Los Angeles' new Soros-funded prosecutor pushes for easier punishment over brutal double murder of Russian snowboarder, policeman
The new Los Angeles County district attorney, who had already ruled out the death penalty when he took office last week, will ban prosecutors in his office from seeking a sentence of life in prison without parole, according to a report by Fox 11 Los Angeles. Life without parole was previously sought in cases involving special circumstances and punishment enhancements, such as suspects who are convicted of murdering multiple people.Also on rt.com San Francisco man arrested for vehicle theft for 14th time in 18 months as Soros-linked DA claims too many people are in jail
One high-profile beneficiary of the rule change is Rhett Nelson, who stands accused of murdering Russian snowboarding medalist Dmitry Koltsov after a verbal altercation in June 2019. About an hour after shooting the 31-year-old Koltsov and leaving him to die on the sidewalk, Nelson allegedly shot Deputy Sheriff Joseph Gilbert Solano in the back of the head while Solano was waiting in the drive-thru lane at an Alhambra fast-food restaurant. In addition to the two murders, Nelson allegedly robbed a filling station and may have been involved in five additional robberies that same day.
Koltsov, a member of Russia's national snowboarding team, won a silver medal in the Swiss Open Halfpipe Championship in 2012 and a bronze in the Russian Halfpipe Cup Final that same year. He also took bronze in the big-air discipline at the Russian championship in 2010.
"I don't want to believe this loss," seven-time Russian snowboarding champion Alyona Alekhina told Zvezda TV. "It's impossible to realize and accept – a monstrous accident. Anyone could have been in his place."
At the time, it was reported that Nelson could face the death penalty. The murdered deputy's sister, Christina Solano, was shocked by Gascon's decision to give Nelson a chance at parole someday, if he's convicted.
"We are the victims here, my brother is a victim, not this person that shot him," Solano told Fox 11. "I don't understand what his purpose is to let these murderers out of jail. I don't get it . . . . He's like the devil." She added that Gascon decided to reduce the potential sentence for Nelson without consulting her, saying "It's disgusting, and he's disgusting."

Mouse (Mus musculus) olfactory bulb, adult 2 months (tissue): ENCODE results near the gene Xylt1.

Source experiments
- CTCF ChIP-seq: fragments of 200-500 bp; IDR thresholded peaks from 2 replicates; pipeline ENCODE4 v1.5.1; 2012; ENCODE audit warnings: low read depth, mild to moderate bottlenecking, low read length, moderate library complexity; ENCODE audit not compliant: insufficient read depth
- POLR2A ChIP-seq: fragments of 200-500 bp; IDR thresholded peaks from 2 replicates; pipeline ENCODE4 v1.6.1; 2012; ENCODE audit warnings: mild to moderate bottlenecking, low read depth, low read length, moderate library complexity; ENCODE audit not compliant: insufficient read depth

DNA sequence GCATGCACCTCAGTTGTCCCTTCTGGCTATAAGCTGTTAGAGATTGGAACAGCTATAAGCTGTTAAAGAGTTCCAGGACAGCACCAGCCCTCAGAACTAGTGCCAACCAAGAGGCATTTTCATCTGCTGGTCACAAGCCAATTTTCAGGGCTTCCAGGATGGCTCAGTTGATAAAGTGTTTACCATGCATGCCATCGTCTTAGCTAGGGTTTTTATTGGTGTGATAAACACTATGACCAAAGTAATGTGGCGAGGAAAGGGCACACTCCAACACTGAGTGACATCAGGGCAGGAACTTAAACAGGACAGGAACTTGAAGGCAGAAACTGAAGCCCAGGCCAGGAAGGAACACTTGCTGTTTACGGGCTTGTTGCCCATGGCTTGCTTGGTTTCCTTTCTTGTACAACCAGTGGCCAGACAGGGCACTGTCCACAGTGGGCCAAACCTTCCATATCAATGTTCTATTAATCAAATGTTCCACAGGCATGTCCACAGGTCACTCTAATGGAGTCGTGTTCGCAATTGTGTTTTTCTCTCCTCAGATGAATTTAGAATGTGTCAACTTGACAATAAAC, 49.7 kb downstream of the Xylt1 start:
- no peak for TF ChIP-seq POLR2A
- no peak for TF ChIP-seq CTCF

Deputy Solano’s sister tells me re: Gascon:“He’s like the devil, I don’t understand it. He should be there for the families. We are the victims here, my brother is a victim, not this person that shot him! It’s disgusting, and he’s disgusting. Full, emotional intvw 10pm @FOXLApic.twitter.com/AwZslV3gD5— Bill Melugin (@BillFOXLA) December 15, 2020
A spokesman for Gascon's office told Fox 11 that California's parole board could release Nelson decades from now if members determine that he's been rehabilitated. Such a decision would reflect the criminal justice system and the public deciding that Nelson no longer poses a threat to society and it's not beneficial to keep him in prison at taxpayer cost.
The sentencing revision is just the latest in a series of changes since Gascon took over the nation's largest district attorney's office last week. Besides banning the death penalty, he stopped use of cash bail in most cases to avoid "unnecessary incarceration" while suspects are awaiting trial. He also directed prosecutors to help convicted criminals who were sentenced too harshly in the past to win reductions to their prison terms – even as the county grapples with surging crime.
Gascon's campaign received more than $2.5 million in funding from Soros, the Hungarian-born billionaire who has helped install left-leaning DAs across the US. He was also backed by Black Lives Matter, helping him to defeat the first black district attorney in Los Angeles County's history.Also on rt.com Americans are free to vote Trump out of office, but they may be stuck with Soros forever – whether or not they like him
Gascon, 65, was born in Cuba and spent more than 20 years on the Los Angeles police force. As district attorney in San Francisco from 2011 to 2019, he presided over surges in property crime and drug addiction, well as violent crime that was 82 percent higher than the national average.
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